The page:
Wallstreet Trader Places $400 Million Dollar Short Bet Against Nintendo

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Gabriel Plotkin, head of Wall Street hedge fund Melvin Capital Management, has accumulated a nearly $400 million short bet against Nintendo Co. Ltd (TYO:7974). In the firm's latest filing with the Tokyo Stock Exchange records show the firm is now short 1.2 million shares which is about 0.8% of Nintendo's total outstanding stock. The reason?

We don't know exactly. Both Plotkin and his COO David Kurd declined invitations to explain its reasoning for shorting Nintendo. It probably has something to do with Nintendo Switch sales starting to slow down. 

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Plotkin's firm Melvin Capital has made a name for itself quite quickly. 2015 saw the hedge fund complete its first full year of operations, stunning the world with a 47% overall return which placed Melvin Capital at number 2 on Bloomberg's rankings of hedge funds with at least $1 billion in assets.

Since then Plotkin and Co. have done well every year via bullish positions in Amazon(NASDAQ:AMZN), Microsoft(NASDAQ:MSFT), and EA(NASDAQ:EA).

While Melvin Capital may seem to know what they are doing, remember that no one is error-proof. The firm has a roughly $250 million position in EA, yet as we reported a few days ago, EA missed the boat with its earnings. The video game producer fell well short of revenue expectations and the stock sank like a rock today, tumbling almost 6%. Melvin Capital would have taken a $15 million loss today. Nintendo investors may be able to breathe a sigh of a relief with that knowledge in hand.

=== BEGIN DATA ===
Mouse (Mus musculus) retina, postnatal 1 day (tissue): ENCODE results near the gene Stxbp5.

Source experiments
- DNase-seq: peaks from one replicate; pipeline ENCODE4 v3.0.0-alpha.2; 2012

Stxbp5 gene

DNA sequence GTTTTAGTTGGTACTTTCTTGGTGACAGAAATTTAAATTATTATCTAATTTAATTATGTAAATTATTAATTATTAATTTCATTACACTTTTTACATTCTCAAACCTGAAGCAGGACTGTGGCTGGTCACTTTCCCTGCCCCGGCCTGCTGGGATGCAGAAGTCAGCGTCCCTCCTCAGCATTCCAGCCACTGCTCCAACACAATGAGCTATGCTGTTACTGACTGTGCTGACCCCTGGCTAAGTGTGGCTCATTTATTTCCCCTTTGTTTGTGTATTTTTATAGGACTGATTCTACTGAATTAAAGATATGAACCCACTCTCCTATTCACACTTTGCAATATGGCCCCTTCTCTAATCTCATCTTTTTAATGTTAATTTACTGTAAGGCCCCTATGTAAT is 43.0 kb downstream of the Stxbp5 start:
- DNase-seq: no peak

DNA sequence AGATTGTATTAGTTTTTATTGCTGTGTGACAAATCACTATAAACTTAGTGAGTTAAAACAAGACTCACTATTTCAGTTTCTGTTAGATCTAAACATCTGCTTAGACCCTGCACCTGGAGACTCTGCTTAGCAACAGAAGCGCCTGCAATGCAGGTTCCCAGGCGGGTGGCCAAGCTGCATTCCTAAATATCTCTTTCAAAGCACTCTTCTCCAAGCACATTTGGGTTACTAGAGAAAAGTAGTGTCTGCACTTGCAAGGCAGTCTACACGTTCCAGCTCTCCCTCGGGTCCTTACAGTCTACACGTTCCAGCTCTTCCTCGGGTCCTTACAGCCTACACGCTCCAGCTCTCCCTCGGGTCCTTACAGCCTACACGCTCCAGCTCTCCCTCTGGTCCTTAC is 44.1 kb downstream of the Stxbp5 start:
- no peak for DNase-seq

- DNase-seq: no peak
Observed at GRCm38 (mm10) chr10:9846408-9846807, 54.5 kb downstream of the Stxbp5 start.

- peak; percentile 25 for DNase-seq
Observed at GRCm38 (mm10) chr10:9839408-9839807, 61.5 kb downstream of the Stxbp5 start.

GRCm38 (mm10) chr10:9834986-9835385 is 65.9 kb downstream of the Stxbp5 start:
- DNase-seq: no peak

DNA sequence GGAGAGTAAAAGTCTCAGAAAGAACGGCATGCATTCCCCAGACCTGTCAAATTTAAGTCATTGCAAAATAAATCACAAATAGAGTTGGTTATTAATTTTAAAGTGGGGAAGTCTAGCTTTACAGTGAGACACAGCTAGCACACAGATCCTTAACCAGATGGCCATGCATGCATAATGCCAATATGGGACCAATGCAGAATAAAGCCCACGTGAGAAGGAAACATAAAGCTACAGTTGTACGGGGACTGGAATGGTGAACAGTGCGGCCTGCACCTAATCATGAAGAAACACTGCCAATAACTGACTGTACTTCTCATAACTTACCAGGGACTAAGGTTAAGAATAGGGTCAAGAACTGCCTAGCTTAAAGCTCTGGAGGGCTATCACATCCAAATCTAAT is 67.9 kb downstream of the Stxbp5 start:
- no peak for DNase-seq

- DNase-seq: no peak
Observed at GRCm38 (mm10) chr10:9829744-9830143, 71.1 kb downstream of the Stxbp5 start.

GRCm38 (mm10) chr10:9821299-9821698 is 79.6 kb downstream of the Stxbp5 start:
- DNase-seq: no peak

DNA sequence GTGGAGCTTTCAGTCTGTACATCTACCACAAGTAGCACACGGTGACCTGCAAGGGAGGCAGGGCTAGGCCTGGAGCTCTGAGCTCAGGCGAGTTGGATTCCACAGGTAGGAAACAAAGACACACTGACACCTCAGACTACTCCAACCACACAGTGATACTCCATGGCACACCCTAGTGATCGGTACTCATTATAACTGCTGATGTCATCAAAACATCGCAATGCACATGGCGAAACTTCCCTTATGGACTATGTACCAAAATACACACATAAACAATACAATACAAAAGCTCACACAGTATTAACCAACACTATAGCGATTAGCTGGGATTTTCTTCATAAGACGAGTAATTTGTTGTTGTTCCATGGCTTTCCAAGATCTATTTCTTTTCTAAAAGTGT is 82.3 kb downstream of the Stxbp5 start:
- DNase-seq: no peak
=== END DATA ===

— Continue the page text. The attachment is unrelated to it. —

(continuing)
The Nintendo Switch has already sold almost 18 million units in a little over a year, making it one of the most successful home video game consoles ever.

Nintendo stock prices have continued to tumble since May, currently hovering around 20% down from prices seen two months ago. This all might prove to be short-sighted as many analysts don't see Switch sales slowing down in the near future.

After all, the Kyoto-based game maker may just be getting started. The Switch is barely a year old with four or five more years to go and as installed hardware units increases, so too will the higher margin software sales numbers as well.

Only time will tell if Mr. Plotkin's near half-billion dollar bearish bet against Nintendo pay off or not.